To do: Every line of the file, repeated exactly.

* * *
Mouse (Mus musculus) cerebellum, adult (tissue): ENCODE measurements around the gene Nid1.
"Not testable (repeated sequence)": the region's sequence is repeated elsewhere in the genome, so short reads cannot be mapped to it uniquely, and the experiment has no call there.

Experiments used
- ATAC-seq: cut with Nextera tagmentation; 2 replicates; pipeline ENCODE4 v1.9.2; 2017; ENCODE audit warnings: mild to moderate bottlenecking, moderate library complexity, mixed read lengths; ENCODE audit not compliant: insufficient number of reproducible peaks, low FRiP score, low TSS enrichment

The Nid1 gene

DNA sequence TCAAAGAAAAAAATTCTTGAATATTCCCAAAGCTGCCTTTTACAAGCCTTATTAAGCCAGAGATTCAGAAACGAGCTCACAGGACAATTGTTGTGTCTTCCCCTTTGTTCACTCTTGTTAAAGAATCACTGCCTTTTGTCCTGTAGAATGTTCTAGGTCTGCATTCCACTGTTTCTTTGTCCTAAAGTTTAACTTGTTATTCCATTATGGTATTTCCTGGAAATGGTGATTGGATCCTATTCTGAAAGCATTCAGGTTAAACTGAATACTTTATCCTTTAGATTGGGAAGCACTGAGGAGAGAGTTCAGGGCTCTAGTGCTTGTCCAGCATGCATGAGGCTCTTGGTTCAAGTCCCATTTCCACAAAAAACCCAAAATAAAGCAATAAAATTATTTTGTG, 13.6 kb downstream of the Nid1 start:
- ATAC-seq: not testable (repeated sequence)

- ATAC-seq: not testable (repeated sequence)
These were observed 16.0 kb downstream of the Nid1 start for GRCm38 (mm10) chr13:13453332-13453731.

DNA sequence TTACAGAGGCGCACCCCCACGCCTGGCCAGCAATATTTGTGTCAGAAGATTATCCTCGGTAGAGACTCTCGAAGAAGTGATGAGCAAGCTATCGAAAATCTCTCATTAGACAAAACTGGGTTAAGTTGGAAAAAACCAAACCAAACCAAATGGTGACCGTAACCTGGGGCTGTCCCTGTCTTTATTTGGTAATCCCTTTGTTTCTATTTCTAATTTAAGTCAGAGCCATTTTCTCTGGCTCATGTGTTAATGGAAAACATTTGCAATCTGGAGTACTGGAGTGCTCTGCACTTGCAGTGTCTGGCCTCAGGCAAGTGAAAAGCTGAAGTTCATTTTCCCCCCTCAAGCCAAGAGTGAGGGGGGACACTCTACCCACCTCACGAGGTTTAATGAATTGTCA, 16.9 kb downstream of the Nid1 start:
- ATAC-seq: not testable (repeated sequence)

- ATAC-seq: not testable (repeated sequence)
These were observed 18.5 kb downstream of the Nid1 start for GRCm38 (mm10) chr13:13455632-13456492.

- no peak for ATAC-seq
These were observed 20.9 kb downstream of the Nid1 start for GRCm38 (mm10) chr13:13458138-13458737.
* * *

Mouse (Mus musculus) cerebellum, adult (tissue): ENCODE measurements around the gene Nid1.
"Not testable (repeated sequence)": the region's sequence is repeated elsewhere in the genome, so short reads cannot be mapped to it uniquely, and the experiment has no call there.

Experiments used
- ATAC-seq: cut with Nextera tagmentation; 2 replicates; pipeline ENCODE4 v1.9.2; 2017; ENCODE audit warnings: mild to moderate bottlenecking, moderate library complexity, mixed read lengths; ENCODE audit not compliant: insufficient number of reproducible peaks, low FRiP score, low TSS enrichment

The Nid1 gene

DNA sequence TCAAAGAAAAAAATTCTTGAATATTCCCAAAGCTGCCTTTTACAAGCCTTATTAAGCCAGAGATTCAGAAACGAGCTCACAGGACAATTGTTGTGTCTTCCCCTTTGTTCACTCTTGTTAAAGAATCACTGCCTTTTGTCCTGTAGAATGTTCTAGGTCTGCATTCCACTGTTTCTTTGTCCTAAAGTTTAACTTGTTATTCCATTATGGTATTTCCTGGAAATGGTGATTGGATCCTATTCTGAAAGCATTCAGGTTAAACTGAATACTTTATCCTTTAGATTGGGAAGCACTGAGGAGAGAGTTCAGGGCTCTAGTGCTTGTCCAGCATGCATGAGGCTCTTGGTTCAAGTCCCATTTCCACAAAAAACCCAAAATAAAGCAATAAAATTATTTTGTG, 13.6 kb downstream of the Nid1 start:
- ATAC-seq: not testable (repeated sequence)

- ATAC-seq: not testable (repeated sequence)
These were observed 16.0 kb downstream of the Nid1 start for GRCm38 (mm10) chr13:13453332-13453731.

DNA sequence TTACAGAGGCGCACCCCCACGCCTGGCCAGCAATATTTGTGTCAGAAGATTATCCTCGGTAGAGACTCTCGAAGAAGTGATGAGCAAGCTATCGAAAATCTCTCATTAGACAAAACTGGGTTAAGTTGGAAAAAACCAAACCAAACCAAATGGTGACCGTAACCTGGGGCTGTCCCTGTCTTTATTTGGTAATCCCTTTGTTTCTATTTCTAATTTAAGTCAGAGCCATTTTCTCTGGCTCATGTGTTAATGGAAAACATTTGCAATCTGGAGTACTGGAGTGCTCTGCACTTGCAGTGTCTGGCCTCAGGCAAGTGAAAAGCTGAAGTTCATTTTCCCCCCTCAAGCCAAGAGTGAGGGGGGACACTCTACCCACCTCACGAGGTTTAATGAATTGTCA, 16.9 kb downstream of the Nid1 start:
- ATAC-seq: not testable (repeated sequence)

- ATAC-seq: not testable (repeated sequence)
These were observed 18.5 kb downstream of the Nid1 start for GRCm38 (mm10) chr13:13455632-13456492.

- no peak for ATAC-seq
These were observed 20.9 kb downstream of the Nid1 start for GRCm38 (mm10) chr13:13458138-13458737.